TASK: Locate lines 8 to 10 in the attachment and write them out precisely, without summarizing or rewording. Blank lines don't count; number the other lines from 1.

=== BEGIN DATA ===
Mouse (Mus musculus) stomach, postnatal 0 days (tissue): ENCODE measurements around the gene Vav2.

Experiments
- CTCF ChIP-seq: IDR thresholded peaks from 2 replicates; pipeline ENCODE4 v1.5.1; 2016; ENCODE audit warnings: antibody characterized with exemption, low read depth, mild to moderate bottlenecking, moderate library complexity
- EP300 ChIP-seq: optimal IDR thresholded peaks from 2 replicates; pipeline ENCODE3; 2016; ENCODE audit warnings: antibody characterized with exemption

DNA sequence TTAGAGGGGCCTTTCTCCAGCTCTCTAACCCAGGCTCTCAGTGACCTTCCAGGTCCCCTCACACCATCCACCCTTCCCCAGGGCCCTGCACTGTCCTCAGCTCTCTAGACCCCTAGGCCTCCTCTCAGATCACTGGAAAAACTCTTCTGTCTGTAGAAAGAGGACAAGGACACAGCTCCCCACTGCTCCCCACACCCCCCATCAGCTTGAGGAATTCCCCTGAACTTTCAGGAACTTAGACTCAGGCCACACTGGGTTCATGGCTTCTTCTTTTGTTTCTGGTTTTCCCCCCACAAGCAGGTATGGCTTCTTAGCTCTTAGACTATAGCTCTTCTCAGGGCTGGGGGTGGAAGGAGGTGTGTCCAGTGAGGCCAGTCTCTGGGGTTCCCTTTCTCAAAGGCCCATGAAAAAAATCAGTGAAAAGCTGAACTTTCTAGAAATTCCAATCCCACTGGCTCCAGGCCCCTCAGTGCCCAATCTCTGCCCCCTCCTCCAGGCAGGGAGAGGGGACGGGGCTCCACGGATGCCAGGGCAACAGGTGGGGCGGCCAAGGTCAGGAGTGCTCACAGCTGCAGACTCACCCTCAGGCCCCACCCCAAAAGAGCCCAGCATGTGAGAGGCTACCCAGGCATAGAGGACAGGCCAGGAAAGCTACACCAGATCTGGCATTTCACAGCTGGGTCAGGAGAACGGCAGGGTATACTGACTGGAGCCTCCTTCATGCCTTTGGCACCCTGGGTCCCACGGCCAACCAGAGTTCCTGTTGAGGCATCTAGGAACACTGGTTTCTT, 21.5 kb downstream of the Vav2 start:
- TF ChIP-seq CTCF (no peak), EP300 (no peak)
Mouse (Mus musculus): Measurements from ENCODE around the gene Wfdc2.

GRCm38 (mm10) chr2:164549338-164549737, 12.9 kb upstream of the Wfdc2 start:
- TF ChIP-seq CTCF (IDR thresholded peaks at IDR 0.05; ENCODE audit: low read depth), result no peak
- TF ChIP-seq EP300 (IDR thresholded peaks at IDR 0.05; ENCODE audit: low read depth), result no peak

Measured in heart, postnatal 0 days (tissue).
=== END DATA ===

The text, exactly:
GRCm38 (mm10) chr2:164549338-164549737, 12.9 kb upstream of the Wfdc2 start:
- TF ChIP-seq CTCF (IDR thresholded peaks at IDR 0.05; ENCODE audit: low read depth), result no peak
- TF ChIP-seq EP300 (IDR thresholded peaks at IDR 0.05; ENCODE audit: low read depth), result no peak